Among the different types of muscles in the human body, it’s the skeletal muscles that are responsible for everyday movement and are generally focused on for fitness and conditioning. There are a number of the factors that can stimulate an increase in muscle size, but the most commonly known stimuli is exercise. Although resistance training is the primary form of exercise linked to muscle growth, tennis can also increase muscle size to a certain degree.
How Muscle Growth Happens
An increase in muscle size, girth or mass is called hypertrophy. As the University of California San Diego reports, when you exercise, hypertrophy occurs in response to neural, genetic and protein reactions within your body. The neural reaction involves a gradual increase in how your nerves stimulate muscle contraction. As your nerves experience increasing contraction demands via exercise, your genes begin to dictate how other substances involved in muscle growth -- such as protein -- will respond. Protein is the chief substance used for increasing muscle fibers, which equates to increased muscle size. However, it’s your genes that determine how and how much protein is produced and used for building muscle. According to the University of California San Diego, while an increase in muscle strength through exercise can be detected within days, it may take a couple months for hypertrophy to begin.
Effects of Tennis
Because of the physical demands required for moving around the tennis court, tennis is widely known for its cardiovascular conditioning. However, playing tennis also affects the skeletal muscles by increasing muscle strength and endurance to greater degree, but muscle size to a much lesser degree. Hypertrophy stimulated by tennis is generally limited to specific muscles as opposed to overall major muscle groups. For example, as "The New York Times" points out, playing tennis develops front shoulder muscles from serving, but has little effect on back muscles.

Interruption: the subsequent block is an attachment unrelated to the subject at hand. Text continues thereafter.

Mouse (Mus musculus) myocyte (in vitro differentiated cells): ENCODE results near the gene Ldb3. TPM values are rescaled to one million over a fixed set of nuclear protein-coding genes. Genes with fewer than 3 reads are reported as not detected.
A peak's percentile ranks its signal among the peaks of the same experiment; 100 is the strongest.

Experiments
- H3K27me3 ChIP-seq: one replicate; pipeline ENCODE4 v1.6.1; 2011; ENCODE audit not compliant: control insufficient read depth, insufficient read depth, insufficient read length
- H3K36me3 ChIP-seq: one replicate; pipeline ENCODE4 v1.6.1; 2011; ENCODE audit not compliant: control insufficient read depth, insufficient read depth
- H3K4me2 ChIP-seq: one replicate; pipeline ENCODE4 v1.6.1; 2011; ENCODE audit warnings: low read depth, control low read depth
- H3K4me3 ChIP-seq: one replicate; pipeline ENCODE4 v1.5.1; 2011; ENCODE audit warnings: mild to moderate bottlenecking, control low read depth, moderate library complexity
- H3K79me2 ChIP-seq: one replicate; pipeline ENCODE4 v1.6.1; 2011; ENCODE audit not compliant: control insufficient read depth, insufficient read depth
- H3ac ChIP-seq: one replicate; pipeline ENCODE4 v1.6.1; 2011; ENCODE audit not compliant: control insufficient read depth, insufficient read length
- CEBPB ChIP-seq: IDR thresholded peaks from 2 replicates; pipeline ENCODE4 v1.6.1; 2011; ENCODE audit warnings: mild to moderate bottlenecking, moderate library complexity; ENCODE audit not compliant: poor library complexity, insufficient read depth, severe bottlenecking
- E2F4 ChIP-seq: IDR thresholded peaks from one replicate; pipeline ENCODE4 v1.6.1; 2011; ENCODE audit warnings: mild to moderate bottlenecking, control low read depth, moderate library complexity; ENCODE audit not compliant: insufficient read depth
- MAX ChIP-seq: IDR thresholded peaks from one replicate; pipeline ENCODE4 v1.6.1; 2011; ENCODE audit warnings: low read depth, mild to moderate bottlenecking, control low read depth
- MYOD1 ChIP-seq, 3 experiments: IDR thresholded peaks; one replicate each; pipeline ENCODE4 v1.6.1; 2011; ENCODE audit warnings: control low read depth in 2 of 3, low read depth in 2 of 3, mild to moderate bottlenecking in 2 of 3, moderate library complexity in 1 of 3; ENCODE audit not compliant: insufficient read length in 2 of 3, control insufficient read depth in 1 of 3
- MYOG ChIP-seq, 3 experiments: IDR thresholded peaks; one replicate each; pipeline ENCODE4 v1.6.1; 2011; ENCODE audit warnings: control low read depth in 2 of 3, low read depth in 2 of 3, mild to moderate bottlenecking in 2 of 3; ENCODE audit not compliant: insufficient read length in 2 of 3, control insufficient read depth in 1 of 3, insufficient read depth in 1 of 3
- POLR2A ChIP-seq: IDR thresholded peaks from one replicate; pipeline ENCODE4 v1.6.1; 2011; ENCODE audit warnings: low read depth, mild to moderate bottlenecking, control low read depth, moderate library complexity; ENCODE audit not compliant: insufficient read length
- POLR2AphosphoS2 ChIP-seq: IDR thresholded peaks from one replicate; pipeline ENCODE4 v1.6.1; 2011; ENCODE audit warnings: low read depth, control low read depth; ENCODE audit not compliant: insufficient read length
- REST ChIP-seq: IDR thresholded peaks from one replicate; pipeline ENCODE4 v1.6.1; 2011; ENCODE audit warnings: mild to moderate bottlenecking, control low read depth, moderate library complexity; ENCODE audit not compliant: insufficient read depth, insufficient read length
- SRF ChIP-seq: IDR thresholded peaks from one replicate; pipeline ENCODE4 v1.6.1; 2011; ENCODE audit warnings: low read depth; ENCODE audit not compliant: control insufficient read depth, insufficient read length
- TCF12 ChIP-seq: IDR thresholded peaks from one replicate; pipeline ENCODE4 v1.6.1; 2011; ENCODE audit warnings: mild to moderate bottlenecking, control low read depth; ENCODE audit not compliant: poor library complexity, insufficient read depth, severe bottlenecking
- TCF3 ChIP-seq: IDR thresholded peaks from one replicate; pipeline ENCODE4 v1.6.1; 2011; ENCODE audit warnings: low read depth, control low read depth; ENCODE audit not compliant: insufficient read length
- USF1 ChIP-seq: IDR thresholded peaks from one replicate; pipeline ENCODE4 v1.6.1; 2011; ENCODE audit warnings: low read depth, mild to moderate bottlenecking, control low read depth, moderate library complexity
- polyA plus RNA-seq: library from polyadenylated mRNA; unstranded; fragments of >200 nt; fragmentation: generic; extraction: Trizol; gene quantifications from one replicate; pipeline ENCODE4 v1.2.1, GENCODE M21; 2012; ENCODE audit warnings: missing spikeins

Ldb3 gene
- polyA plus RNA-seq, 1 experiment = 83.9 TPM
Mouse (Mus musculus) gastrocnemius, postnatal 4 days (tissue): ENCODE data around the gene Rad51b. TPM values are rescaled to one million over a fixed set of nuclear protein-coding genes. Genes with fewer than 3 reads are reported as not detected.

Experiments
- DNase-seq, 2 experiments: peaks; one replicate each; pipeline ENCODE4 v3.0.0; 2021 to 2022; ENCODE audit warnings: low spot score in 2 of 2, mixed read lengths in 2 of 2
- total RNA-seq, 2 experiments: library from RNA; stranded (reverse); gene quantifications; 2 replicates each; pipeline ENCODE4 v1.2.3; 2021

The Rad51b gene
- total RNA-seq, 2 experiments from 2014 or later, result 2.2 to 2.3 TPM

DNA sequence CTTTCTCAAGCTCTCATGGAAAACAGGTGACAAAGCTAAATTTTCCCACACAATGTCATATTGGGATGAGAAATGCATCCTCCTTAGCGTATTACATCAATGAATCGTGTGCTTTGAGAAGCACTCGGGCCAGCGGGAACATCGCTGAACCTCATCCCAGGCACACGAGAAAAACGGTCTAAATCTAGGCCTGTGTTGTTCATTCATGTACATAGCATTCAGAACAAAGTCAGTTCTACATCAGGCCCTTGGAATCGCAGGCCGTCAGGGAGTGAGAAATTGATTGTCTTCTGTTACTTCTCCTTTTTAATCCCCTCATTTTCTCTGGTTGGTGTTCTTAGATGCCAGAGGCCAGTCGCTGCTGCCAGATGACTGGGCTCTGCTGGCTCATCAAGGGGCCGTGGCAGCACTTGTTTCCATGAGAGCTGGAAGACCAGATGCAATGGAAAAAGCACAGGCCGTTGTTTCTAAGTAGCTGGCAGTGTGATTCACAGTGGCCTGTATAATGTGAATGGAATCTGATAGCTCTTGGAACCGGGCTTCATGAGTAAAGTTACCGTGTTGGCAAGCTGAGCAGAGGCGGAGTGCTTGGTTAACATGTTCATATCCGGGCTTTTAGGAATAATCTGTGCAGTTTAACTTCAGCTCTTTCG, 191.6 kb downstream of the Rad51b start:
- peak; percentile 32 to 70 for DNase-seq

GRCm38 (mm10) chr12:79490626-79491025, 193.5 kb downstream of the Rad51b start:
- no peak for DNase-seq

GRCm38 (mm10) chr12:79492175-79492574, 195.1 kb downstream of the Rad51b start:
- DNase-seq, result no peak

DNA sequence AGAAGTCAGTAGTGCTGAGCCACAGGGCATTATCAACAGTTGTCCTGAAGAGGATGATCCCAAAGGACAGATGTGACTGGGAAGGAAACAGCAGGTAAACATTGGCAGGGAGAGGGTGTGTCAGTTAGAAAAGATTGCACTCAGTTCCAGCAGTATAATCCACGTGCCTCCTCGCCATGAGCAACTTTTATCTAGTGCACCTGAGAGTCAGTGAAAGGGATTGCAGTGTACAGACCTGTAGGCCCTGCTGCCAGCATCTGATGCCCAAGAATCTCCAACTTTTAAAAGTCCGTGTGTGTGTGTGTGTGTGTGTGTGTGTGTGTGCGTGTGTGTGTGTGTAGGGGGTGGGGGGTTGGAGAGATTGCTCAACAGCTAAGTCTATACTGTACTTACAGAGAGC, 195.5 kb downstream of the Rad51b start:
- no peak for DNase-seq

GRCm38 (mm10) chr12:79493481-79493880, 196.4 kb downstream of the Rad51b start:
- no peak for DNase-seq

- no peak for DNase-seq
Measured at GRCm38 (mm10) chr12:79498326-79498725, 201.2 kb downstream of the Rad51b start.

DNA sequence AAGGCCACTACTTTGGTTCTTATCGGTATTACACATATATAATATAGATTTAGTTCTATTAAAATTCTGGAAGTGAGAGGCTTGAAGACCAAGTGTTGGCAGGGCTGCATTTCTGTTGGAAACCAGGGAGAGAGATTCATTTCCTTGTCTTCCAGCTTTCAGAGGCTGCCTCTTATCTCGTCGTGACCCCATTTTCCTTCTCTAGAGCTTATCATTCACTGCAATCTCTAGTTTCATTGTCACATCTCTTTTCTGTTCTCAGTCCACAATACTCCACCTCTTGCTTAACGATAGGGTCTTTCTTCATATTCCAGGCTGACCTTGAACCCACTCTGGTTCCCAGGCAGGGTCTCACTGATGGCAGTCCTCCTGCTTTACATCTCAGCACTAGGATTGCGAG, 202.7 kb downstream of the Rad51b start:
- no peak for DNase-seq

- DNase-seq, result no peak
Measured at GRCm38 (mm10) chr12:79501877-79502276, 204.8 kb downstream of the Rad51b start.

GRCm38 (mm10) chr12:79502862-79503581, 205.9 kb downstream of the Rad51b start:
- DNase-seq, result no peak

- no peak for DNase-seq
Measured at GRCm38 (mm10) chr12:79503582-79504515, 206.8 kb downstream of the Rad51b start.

Resistance Training and Nutrition
Although tennis may offer a degree of hypertrophy, resistance training and nutrition are more commonly recommended to facilitate building muscle. As Harvard Health Publications reports, resistance training generally involves the use of free weights, resistance bands, weight machines or other equipment that offer targeted resistance. And according to Muscle & Strength.com, muscle building nutrition includes eating protein and complex carbohydrates with every meal; avoiding sugar, excessive fat and salt; and taking nutritional supplements geared toward bodybuilding, such as creatine, glutamin and whey protein.
Serving Up Health Benefits
In addition to general cardiovascular benefits and some muscle building benefits, the Cleveland Medical Clinic reports that playing tennis offers many other health benefits, including reduced blood pressure, reduced stress and a decrease in the number or intensity of symptoms from chronic diseases such as diabetes and arthritis. Also, according to the U.S. Professional Tennis Association, those who engage in tennis at least three hours per week at a moderately vigorous pace, reduce their risk of death from health-related issues by 50 percent.
- Inner Body.com: Muscular System
- University of California San Diego: Hypertrophy
- U.S. Professional Tennis Association: Tennis Physiology
- Paradigm Shift for Future Tennis: The Art of Tennis Physiology, Biomechanics & Phychology
- The New York Times: Phys Ed - How to Fix a Bad Tennis Shoulder
- Harvard Health Publications/Harvard Medical School: Strength Training Builds More Than Muscles
- Muscle & Strength.com: Ten Commandments of Muscle Building Nutrition
- Cleveland Medical Clinic: Tennis – Stronger Mind and Body
- U.S. Professional Tennis Association: 34 Reasons to Play Tennis
Andrea Sigust began writing professionally in 1994, authoring user-friendly manuals, reference guides and information sheets while working at a hospital. After years of working in industries ranging from health care to telecommunications, Sigust became a writer. She specializes in the sciences and holds a Bachelor of Science in journalism from the University of Maryland.